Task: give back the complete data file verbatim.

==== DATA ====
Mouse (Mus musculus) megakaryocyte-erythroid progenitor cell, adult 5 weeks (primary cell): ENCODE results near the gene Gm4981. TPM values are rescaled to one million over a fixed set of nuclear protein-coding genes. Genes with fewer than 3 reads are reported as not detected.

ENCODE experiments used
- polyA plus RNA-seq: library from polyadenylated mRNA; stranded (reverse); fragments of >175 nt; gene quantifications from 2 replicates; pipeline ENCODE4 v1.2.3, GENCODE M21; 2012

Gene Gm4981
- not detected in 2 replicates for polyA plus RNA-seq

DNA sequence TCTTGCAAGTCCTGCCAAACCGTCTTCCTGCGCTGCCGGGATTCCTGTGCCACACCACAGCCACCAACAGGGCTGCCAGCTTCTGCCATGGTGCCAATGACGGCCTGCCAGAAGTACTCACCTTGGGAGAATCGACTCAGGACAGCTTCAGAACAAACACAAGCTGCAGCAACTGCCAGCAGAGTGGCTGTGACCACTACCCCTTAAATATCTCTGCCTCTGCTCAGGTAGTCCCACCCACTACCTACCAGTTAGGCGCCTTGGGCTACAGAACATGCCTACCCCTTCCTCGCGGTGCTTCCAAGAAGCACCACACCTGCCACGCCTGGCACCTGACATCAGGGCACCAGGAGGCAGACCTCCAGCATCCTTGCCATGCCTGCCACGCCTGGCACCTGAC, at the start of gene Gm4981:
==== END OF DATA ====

Mouse (Mus musculus) megakaryocyte-erythroid progenitor cell, adult 5 weeks (primary cell): ENCODE results near the gene Gm4981. TPM values are rescaled to one million over a fixed set of nuclear protein-coding genes. Genes with fewer than 3 reads are reported as not detected.

ENCODE experiments used
- polyA plus RNA-seq: library from polyadenylated mRNA; stranded (reverse); fragments of >175 nt; gene quantifications from 2 replicates; pipeline ENCODE4 v1.2.3, GENCODE M21; 2012

Gene Gm4981
- not detected in 2 replicates for polyA plus RNA-seq

DNA sequence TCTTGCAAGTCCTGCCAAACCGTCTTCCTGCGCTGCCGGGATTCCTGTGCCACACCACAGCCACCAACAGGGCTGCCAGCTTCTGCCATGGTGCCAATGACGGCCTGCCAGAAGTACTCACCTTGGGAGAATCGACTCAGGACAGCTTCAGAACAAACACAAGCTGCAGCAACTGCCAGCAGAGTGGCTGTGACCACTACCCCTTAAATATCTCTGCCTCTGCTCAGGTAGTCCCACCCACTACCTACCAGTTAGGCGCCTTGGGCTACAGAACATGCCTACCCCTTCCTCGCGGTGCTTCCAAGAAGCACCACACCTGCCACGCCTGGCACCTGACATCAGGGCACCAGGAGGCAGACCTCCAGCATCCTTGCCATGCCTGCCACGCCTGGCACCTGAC, at the start of gene Gm4981: